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Unintentional fall-related mortality in the elderly: comparing patterns in two countries with different demographic structure.

Majdan M, Mauritz W - BMJ Open (2015)

Bottom Line: In ages over 75 years rates were significantly higher in Austria, compared to Slovakia.We conclude that higher proportions of the elderly population of Austria could have contributed to the higher fall-related mortality rates compared to Slovakia, especially in females over 80 years.Our study quantified the differences between two countries with different structure of the elderly population and these findings could be used in planning future needs of health and social services and to plan prevention in countries where a rapid increase in age of the population can be foreseen.

View Article: PubMed Central - PubMed

Affiliation: Faculty of Health Sciences and Social Work, Department of Public Health, Trnava University, Trnava, Slovakia International Neurotrauma Research organization (INRO), Vienna, Austria.

No MeSH data available.


Related in: MedlinePlus

Anatomic distribution of the most significant injury (listed as underlying cause of death) in fall-related fatalities in Slovakia and Austria in 2003–2010. SK, Slovakia, AT, Austria.
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BMJOPEN2015008672F3: Anatomic distribution of the most significant injury (listed as underlying cause of death) in fall-related fatalities in Slovakia and Austria in 2003–2010. SK, Slovakia, AT, Austria.

Mentions: The underlying cause of death was most often a head injury or a hip injury (they accounted for over 75% of all injuries). Their distribution by country and sex is presented in figure 3. A clearly larger proportion of hip fractures is present in females in both countries. In males, the proportion of head injuries was higher in Slovakia.


Unintentional fall-related mortality in the elderly: comparing patterns in two countries with different demographic structure.

Majdan M, Mauritz W - BMJ Open (2015)

Anatomic distribution of the most significant injury (listed as underlying cause of death) in fall-related fatalities in Slovakia and Austria in 2003–2010. SK, Slovakia, AT, Austria.
© Copyright Policy - open-access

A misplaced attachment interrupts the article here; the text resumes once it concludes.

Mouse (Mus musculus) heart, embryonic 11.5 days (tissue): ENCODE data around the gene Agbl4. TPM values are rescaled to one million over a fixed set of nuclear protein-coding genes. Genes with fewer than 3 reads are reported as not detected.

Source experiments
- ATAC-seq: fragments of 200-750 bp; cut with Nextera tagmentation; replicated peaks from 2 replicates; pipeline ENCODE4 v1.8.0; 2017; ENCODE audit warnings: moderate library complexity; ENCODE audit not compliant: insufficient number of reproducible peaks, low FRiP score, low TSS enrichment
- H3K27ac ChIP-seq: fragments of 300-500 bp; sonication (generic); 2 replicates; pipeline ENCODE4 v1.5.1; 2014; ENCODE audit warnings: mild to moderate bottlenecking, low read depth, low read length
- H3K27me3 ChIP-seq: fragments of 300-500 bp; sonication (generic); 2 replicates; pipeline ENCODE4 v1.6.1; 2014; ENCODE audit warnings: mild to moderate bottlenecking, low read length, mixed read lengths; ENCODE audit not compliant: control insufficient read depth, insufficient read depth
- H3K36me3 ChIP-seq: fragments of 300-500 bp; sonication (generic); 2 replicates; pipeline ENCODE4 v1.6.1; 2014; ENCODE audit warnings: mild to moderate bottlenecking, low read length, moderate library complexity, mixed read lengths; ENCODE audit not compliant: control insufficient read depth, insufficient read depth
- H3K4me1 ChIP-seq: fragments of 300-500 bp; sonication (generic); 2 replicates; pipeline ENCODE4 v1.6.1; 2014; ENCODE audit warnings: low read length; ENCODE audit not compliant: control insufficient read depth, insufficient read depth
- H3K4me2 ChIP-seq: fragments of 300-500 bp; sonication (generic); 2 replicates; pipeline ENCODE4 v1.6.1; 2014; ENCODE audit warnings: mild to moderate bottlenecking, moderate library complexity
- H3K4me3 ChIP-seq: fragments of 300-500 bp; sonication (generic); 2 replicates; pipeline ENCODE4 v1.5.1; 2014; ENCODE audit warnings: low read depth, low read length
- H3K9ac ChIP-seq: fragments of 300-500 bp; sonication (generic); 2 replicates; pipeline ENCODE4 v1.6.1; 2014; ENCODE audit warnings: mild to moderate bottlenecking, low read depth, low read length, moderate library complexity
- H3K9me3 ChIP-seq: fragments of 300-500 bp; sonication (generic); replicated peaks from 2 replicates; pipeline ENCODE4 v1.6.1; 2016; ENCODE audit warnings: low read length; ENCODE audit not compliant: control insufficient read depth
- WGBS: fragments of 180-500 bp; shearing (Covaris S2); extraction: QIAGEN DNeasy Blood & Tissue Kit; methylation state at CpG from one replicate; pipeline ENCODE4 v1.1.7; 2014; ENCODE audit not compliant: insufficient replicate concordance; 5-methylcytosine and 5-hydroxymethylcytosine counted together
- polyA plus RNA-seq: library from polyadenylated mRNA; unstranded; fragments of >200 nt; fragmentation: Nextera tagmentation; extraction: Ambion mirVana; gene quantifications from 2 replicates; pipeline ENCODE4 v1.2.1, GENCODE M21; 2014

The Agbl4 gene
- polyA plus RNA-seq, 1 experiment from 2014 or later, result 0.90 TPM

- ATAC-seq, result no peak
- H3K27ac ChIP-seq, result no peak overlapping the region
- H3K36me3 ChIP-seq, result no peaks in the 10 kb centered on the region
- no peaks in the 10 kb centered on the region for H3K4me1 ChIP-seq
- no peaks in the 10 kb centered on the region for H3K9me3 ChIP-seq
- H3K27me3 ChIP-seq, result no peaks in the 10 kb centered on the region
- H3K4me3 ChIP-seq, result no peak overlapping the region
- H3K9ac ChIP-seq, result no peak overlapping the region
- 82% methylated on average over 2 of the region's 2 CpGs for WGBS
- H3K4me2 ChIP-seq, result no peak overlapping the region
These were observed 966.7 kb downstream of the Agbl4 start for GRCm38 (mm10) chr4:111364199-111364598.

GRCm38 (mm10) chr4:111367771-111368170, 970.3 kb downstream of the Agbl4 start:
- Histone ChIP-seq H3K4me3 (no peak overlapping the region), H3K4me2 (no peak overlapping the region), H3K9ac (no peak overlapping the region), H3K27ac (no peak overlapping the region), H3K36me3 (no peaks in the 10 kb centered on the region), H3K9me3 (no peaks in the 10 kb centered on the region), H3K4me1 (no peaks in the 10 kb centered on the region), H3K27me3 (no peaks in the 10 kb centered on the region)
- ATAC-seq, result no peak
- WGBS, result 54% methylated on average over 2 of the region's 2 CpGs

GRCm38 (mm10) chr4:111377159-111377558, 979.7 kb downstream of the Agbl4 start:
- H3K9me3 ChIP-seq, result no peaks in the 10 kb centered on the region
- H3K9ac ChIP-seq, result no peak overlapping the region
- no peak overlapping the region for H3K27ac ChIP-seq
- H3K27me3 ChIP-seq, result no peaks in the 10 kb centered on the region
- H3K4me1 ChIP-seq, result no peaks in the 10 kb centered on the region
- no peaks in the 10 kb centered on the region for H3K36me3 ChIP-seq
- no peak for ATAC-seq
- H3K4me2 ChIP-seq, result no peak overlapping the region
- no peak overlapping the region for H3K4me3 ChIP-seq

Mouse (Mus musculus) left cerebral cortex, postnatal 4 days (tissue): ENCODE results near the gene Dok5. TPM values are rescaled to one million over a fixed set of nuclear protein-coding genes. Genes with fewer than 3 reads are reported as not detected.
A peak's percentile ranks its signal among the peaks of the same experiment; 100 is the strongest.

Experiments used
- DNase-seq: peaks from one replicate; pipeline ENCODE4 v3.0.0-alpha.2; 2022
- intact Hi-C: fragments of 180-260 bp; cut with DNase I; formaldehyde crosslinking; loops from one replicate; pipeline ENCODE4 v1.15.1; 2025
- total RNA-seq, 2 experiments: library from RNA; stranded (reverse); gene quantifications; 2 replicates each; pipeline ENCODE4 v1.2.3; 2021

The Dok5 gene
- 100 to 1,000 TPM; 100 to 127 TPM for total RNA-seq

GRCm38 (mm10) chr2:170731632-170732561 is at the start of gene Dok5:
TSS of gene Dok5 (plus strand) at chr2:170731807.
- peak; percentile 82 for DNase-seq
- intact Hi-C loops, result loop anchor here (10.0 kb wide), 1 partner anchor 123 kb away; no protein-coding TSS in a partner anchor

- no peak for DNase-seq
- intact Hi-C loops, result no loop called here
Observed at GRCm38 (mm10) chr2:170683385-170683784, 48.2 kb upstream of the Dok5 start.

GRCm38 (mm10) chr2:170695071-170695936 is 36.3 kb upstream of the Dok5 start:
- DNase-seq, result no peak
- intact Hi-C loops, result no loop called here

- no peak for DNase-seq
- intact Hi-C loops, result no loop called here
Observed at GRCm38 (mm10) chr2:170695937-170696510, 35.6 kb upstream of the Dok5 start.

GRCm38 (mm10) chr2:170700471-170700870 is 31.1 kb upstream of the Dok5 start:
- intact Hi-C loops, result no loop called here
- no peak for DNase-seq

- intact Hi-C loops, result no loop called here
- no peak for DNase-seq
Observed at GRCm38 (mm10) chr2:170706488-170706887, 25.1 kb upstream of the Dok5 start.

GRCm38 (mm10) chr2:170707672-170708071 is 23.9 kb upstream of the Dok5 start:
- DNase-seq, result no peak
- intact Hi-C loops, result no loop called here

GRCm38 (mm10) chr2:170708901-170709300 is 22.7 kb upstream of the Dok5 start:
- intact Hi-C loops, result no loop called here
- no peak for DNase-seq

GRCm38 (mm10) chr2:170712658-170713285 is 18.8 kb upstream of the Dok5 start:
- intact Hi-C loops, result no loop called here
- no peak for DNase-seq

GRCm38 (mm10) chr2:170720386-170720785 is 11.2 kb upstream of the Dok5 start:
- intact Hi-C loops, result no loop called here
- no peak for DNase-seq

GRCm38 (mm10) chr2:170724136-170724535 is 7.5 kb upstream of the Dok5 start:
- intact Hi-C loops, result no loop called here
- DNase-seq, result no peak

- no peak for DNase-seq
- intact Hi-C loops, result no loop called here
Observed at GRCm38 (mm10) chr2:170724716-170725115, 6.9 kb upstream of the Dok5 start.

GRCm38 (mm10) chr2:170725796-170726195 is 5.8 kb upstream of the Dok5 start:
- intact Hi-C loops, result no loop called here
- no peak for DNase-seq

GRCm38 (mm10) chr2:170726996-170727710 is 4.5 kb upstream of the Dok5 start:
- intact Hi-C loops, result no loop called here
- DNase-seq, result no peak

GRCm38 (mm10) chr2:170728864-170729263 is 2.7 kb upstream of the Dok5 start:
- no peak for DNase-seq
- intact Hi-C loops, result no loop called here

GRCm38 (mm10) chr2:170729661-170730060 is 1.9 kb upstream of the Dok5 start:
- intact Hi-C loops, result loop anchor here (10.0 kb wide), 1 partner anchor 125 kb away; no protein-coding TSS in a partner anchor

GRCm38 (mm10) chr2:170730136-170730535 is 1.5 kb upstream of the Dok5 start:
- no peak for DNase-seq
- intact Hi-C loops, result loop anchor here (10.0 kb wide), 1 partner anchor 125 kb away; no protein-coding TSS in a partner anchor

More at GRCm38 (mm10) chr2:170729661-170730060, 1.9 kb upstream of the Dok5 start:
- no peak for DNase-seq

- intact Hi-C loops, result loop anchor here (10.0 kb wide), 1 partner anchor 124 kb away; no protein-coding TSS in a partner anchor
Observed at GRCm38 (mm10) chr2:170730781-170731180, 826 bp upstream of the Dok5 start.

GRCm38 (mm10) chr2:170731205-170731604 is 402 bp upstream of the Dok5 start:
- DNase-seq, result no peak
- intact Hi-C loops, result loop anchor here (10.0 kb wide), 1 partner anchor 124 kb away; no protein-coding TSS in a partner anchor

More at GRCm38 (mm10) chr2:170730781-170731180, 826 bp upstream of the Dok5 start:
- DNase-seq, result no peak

Related In: Results  -  Collection

License
Show All Figures
getmorefigures.php?uid=PMC4538254&req=5

BMJOPEN2015008672F3: Anatomic distribution of the most significant injury (listed as underlying cause of death) in fall-related fatalities in Slovakia and Austria in 2003–2010. SK, Slovakia, AT, Austria.
Mentions: The underlying cause of death was most often a head injury or a hip injury (they accounted for over 75% of all injuries). Their distribution by country and sex is presented in figure 3. A clearly larger proportion of hip fractures is present in females in both countries. In males, the proportion of head injuries was higher in Slovakia.

Bottom Line: In ages over 75 years rates were significantly higher in Austria, compared to Slovakia.We conclude that higher proportions of the elderly population of Austria could have contributed to the higher fall-related mortality rates compared to Slovakia, especially in females over 80 years.Our study quantified the differences between two countries with different structure of the elderly population and these findings could be used in planning future needs of health and social services and to plan prevention in countries where a rapid increase in age of the population can be foreseen.

View Article: PubMed Central - PubMed

Affiliation: Faculty of Health Sciences and Social Work, Department of Public Health, Trnava University, Trnava, Slovakia International Neurotrauma Research organization (INRO), Vienna, Austria.

No MeSH data available.


Related in: MedlinePlus